Cassandra Clare and the Chamber of Not-So-Secret Plagiarizing


Shanthi Guruswamy

Before Cassandra Clare became popular for her hit series, The Mortal Instruments, she was popular for other reasons — specifically for writing fanfiction in the Harry Potter fandom.

At the time, Clare was famous for her Draco trilogy (novel-length fan-fiction titled Draco Dormiens, Draco Sinister and Draco Veritas), I was but a young child of 11, treading the dangerous waters of fan-fiction — Harry Potter fanfiction, specifically. So I was well-acquainted with the Draco trilogy. Back then, though, she went by “Claire.”

This Harry Potter fan-fiction trilogy began with characters Harry and Draco Malfoy accidentally switching bodies, eventually finding themselves in a love-triangle with Hermione Granger. In the next installment, Hermione is kidnapped, leading Harry and Draco to team up to rescue her. Almost a million words (and a million fans) later, Clare deleted every single fan-fiction from her history before beginning her career as a professional author.

I remained Clare’s fan until 2006, when I ventured into forums. (Side note: don’t venture into forums.) Most of the forums themselves have been deleted now, but I remember the general consensus: Cassandra Clare plagiarized.

She didn’t just copy names or places. She copied entire paragraphs of work, with hardly any amendments, and passed them off as her own — at least, she never sourced these works, thus giving fans the false impression that it was all original. She never bothered to
correct them.

Clare’s mega-hit fan-fiction had an almost cult-like following, creating long-lasting references including the Draco In Leather Pants trope, which, according to, is when “a fandom takes a controversial or downright villainous character … turning him/her into an object of desire and/or a victim in the process.”

She famously plagiarized entire passages from Pamela Dean’s The Secret Country, witty quotes from Buffy, the Vampire Slayer and Blackadder. She borrowed phrases coined by authors including, but not limited to, Neil Gaiman and Terry Pratchett. She claimed it was paying homage to the authors, but without citations, fandom remained skeptical. Toward the end of 2006, all of this blew over.

Until March 2007, when she came out with the first The Mortal Instruments book, City of Bones.

Now, fandom has a good memory. Fandom remembered Clare (who had dropped the “i” from her pen name to hide from Google searches) and her history of plagiarizing. Many old fans read The Mortal Instruments with wariness, and I was one
of them.

I began to read, and after feeling a strange sense of deja-vu, it dawned on me. Clare hadn’t bothered coming up with new characters. She’d recycled her old characters from her fanfiction — including repurposing Draco as Jace, the protagonist. According to The Daily Dot, “an entire involved backstory of the main character Jace is a word-for-word copy of the backstory Clare gave Draco in her fanfiction; and the final line of the book is — wait for it — a line that was originally used to describe the deep love that Harry and Draco had for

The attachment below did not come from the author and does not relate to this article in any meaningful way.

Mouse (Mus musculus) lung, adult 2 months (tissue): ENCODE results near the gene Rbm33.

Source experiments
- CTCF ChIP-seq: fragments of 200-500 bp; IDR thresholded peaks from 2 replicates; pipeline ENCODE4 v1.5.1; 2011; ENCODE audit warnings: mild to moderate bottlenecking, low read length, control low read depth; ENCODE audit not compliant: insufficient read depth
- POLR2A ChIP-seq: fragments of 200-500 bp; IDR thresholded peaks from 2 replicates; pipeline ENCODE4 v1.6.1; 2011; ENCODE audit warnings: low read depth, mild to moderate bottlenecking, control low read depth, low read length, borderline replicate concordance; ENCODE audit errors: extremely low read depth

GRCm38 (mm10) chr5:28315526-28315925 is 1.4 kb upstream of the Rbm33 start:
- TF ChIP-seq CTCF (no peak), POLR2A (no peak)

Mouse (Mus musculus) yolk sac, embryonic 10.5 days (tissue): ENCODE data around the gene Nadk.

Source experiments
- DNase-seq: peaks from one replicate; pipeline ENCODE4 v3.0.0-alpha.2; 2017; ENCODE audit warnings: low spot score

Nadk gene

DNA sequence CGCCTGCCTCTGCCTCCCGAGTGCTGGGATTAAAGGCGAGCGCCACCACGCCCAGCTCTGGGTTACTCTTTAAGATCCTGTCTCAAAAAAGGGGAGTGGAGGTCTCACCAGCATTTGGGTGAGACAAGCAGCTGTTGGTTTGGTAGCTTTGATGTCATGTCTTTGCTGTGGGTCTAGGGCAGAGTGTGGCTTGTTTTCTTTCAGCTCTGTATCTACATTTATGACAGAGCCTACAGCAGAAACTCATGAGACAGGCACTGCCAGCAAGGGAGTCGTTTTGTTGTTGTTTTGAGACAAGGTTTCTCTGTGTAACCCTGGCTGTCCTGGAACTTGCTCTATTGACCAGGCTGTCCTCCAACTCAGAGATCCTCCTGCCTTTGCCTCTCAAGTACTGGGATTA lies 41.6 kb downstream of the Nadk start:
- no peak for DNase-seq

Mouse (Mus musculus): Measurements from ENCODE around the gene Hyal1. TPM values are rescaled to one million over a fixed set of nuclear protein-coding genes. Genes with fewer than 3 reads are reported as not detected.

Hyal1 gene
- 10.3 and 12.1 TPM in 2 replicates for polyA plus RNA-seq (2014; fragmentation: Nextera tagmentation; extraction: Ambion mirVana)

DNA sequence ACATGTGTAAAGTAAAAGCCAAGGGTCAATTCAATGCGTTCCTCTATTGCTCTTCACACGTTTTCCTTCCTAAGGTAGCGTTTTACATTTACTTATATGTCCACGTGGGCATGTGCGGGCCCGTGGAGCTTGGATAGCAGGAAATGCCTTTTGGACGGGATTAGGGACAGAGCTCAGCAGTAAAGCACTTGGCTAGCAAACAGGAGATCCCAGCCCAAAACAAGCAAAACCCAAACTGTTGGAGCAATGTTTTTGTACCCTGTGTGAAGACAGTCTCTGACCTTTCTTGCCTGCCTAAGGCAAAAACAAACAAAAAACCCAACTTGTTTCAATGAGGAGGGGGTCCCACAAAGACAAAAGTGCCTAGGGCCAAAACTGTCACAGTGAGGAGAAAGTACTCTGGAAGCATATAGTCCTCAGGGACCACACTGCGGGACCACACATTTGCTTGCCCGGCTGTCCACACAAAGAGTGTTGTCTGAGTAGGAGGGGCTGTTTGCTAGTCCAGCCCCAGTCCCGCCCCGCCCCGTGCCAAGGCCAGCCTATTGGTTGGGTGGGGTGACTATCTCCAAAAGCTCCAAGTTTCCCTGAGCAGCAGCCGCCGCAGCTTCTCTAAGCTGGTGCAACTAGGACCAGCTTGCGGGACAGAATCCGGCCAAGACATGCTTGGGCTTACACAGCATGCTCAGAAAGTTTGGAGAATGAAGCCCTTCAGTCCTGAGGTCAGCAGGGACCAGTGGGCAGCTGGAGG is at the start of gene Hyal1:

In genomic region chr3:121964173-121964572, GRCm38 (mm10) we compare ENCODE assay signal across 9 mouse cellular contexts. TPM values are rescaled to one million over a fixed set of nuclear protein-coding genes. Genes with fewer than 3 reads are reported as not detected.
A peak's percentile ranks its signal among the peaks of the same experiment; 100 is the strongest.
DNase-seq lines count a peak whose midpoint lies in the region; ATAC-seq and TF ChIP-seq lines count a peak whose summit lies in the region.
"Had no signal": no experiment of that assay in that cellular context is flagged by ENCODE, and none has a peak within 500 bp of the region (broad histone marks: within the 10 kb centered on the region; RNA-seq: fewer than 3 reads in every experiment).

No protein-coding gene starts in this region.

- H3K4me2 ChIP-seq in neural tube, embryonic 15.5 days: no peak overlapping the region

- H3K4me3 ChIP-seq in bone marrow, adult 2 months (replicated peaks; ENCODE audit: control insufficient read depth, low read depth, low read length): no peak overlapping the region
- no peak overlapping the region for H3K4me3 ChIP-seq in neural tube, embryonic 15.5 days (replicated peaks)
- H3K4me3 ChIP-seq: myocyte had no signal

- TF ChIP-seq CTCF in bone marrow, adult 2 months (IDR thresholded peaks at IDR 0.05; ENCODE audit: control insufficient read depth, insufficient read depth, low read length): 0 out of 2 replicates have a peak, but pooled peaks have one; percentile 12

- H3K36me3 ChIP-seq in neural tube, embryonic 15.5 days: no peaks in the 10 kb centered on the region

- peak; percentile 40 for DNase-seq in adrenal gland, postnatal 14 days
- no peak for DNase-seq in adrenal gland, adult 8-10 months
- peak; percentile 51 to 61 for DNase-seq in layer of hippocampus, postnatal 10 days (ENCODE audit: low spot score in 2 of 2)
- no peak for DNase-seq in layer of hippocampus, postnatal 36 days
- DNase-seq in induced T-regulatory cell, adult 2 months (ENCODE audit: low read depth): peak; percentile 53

one another.”

Here is the line below, in its entirety:

“[Jace] made a sound like a choked laugh before he reached out and pulled [Clary] into his arms. She was aware of Luke watching them from the window, but she shut her eyes resolutely and buried her face against Jace’s shoulder. He smelled of salt and blood, and only when his mouth came close to her ear did she understand what he was saying, what he had been whispering before, and it was the simplest litany of all: her name, just her name.” –The Mortal Instruments, Cassandra Clare

Clare wrote a fanfiction … of her own fanfiction.

It turns out, she also plagiarized the concept of a “darkhunter.” There was already a series called Dark Hunter. The series’ author, Sherrilyn Kenyon, finally sued Clare on Feb. 9, 2016. Kenyon owns the copyright for the terms “Dark-Hunter,” “Dream-Hunter,” and “Were-Hunter,” and her fans immediately informed her of Clare’s appropriation of the term “DarkHunter.” Clare removed “Dark-Hunter” and replaced it with “Shadohunter,” removed “hunter” from the title and published the book as The Mortal Instruments: City of Bones.

The lawsuit continues to outline the similarities between the two works here: “The Dark-Hunter series and the Shadowhunter series are about an elite band of warriors that must protect the human world from the unseen paranormal threat that seeks to destroy humankind as they go about their daily lives. These hunters, whether ‘dark’ or ‘shadow,’ preserve the balance between good and evil, protecting humans from being consumed or enslaved.”

Here’s the kicker though: The Dark-Hunter and Shadowhunter series are so near-identical that Clare’s own publisher, Simon & Schuster, accidentally printed 100,000 copies of a Shadowhunter book … with the Dark-Hunter mark on the cover. Many thousands of the copies of this misprinted book were destroyed, but according to Entertainment Weekly, “thousands of Shadowhunter books including the Dark Hunter marks on the cover have now been sold and substantial commercial confusion has resulted.”

Cassandra Clare, you may think we’ve forgotten, but let me quote Buffy to you (hey, just like you did back in the day): “Seize the moment, ‘cause tomorrow you might be dead.”